And this time it’s not WikiLeaks.
Monday, January 24, 2011
SAN DIEGO As I heard Morning Edition launch into a story this morning about diplomatic documents being leaked to the press, I assumed WikiLeaks was up to its old tricks. But no… it was Al Jazeera that got its hands on documents that showed the Palestinian Authority agreed to major concessions to Israel, and Israel still said “no deal.”
Stories like this raise the question of what happens when the press reports on conversations that diplomats would rather keep secret. I wrote about WikiLeaks releasing a bunch of U.S. diplomatic cables a couple of months ago. I thought the information revealed in those cables ranged from being “no surprise” to reassuring.
The Al Jazeera docs are different and potentially more consequential. They make both Israel and the Palestinian Authority (PA) look bad in a way that could have a real effect on Middle East negotiations. Israel looks bad because, while they claim to want peace, they come off as a county that won’t give up one acre of land to achieve peace. Ironically, it’s the PA that is desperate to deny the validity of the reports, which make Mahmoud Abbas look like a man who wants to give away the farm.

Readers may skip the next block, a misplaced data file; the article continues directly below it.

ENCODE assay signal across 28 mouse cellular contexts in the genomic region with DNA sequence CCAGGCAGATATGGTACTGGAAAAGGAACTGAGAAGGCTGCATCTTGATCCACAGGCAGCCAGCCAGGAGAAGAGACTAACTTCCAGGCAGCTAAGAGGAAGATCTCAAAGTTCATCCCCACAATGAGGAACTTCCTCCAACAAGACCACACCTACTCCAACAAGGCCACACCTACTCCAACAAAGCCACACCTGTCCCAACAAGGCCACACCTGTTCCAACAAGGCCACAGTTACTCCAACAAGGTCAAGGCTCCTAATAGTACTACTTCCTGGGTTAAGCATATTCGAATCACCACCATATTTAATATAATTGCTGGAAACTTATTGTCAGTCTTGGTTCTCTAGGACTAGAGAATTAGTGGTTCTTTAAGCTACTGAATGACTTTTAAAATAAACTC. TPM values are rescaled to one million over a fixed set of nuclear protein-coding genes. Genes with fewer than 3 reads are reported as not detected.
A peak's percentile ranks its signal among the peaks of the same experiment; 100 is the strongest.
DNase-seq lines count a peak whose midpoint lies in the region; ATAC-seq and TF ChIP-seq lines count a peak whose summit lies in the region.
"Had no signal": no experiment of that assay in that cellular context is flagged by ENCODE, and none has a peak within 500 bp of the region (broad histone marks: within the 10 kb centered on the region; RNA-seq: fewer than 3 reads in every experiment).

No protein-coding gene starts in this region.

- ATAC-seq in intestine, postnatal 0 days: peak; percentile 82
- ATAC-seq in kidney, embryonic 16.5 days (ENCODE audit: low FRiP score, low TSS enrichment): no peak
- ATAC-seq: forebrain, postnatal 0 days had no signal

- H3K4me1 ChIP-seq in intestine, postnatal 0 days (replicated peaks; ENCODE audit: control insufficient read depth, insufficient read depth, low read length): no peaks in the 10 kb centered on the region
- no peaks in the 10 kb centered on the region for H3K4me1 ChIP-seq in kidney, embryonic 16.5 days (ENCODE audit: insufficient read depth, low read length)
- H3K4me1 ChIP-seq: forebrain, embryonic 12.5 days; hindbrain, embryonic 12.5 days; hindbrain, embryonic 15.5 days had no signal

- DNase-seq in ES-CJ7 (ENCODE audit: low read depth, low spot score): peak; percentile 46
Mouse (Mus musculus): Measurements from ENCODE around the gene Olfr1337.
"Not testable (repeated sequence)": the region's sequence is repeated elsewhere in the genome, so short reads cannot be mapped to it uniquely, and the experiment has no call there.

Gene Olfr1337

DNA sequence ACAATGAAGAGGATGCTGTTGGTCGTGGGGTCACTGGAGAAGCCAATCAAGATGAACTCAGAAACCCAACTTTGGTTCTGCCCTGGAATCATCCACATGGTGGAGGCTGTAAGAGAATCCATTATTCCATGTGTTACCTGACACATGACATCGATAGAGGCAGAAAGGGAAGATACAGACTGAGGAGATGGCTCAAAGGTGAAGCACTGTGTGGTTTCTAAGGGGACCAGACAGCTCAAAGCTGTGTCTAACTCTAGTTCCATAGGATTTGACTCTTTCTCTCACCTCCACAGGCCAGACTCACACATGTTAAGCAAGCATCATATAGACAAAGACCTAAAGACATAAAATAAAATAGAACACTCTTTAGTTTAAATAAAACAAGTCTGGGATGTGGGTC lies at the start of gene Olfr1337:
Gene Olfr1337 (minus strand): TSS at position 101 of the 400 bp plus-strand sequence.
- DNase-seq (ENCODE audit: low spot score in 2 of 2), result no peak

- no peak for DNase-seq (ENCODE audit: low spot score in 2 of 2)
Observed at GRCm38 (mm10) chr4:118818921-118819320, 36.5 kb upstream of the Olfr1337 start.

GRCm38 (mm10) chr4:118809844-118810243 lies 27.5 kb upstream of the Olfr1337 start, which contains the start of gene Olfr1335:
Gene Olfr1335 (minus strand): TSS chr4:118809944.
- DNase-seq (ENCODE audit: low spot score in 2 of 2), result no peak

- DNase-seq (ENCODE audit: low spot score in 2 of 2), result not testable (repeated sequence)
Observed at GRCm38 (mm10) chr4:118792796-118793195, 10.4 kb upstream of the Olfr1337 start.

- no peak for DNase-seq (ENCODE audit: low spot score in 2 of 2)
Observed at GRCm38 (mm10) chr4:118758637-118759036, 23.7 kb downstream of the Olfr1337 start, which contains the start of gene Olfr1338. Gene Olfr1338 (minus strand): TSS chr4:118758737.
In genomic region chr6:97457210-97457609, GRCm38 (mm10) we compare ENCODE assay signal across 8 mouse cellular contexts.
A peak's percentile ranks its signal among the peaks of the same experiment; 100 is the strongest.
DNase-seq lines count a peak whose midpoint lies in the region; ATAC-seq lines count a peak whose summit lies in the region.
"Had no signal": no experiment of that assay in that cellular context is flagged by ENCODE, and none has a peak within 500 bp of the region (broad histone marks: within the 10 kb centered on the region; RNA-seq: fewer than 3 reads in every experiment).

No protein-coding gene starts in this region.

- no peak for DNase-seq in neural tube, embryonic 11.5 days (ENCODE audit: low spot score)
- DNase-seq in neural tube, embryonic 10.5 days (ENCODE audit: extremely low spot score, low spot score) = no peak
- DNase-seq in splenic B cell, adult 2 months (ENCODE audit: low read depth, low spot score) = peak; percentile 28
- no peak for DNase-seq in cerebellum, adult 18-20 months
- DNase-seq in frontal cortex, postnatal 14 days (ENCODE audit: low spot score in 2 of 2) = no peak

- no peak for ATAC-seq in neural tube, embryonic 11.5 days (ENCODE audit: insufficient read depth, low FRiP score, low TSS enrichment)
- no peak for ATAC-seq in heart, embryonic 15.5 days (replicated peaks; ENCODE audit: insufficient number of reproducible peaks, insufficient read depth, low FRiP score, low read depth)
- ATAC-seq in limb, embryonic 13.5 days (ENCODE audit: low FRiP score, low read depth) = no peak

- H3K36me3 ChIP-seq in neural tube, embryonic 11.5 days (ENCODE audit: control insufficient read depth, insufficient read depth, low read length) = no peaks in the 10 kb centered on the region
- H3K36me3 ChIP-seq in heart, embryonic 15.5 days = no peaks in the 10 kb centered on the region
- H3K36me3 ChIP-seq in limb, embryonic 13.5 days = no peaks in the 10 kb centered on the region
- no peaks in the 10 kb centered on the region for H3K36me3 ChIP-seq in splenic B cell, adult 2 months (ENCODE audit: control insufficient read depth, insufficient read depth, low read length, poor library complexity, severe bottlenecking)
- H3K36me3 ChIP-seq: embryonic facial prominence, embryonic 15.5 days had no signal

The Al Jazeera report is good journalism… assuming the validity of its leaked documents holds up. While secrecy is a real value to diplomacy, I can’t imagine any reasonable person arguing the status quo should continue in the talks over Middle-East peace. Today, peace seems even further away, Israel looks ever closer to becoming an Apartheid regime in the West Bank, and the Palestinians are driven further and further toward the radical intolerance of Hamas.
Thanks to these new revelations, maybe the U.S. will not cast another in its series of endless vetoes when the UN Security Council condemns Jewish settlements on the West Bank. Pressure will be applied to both sides and a two-state solution will cease to be the pipe dream it has been for years.
It will be very interesting to see the consequences of this story play out in the real world. It will also be nice to have the personality of Julian Assange not be the center of the discussion, now that Al Jazeera has had its own WikiLeaks moment.
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